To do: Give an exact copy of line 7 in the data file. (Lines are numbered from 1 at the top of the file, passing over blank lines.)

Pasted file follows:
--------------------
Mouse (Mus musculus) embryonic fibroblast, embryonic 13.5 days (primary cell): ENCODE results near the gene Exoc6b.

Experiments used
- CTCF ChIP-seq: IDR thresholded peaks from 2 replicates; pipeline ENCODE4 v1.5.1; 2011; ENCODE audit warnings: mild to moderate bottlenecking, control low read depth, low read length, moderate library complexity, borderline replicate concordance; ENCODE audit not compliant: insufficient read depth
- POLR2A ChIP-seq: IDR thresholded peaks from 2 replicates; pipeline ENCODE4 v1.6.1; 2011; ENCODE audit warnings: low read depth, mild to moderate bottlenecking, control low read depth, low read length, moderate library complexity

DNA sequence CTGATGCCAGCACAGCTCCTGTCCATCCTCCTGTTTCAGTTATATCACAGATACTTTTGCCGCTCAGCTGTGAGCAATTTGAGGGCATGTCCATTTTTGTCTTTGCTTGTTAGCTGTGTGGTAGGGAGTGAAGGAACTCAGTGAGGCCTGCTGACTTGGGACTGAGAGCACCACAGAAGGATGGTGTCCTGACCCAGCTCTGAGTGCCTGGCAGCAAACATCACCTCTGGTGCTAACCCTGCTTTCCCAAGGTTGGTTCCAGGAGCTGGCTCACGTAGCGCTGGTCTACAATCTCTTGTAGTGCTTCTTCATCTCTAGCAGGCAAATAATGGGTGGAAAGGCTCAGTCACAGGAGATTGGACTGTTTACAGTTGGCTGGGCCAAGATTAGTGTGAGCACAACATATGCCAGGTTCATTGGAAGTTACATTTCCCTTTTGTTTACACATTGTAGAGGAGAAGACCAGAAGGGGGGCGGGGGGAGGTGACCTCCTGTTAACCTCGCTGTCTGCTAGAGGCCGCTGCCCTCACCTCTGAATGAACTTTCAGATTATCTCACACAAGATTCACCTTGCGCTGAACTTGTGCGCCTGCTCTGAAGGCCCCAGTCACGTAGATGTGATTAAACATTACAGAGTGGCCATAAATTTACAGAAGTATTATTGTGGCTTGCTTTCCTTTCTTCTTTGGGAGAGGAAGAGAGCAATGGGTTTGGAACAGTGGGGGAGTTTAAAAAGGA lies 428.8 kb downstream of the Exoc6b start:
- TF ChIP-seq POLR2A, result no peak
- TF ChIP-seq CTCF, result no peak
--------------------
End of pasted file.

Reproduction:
- TF ChIP-seq CTCF, result no peak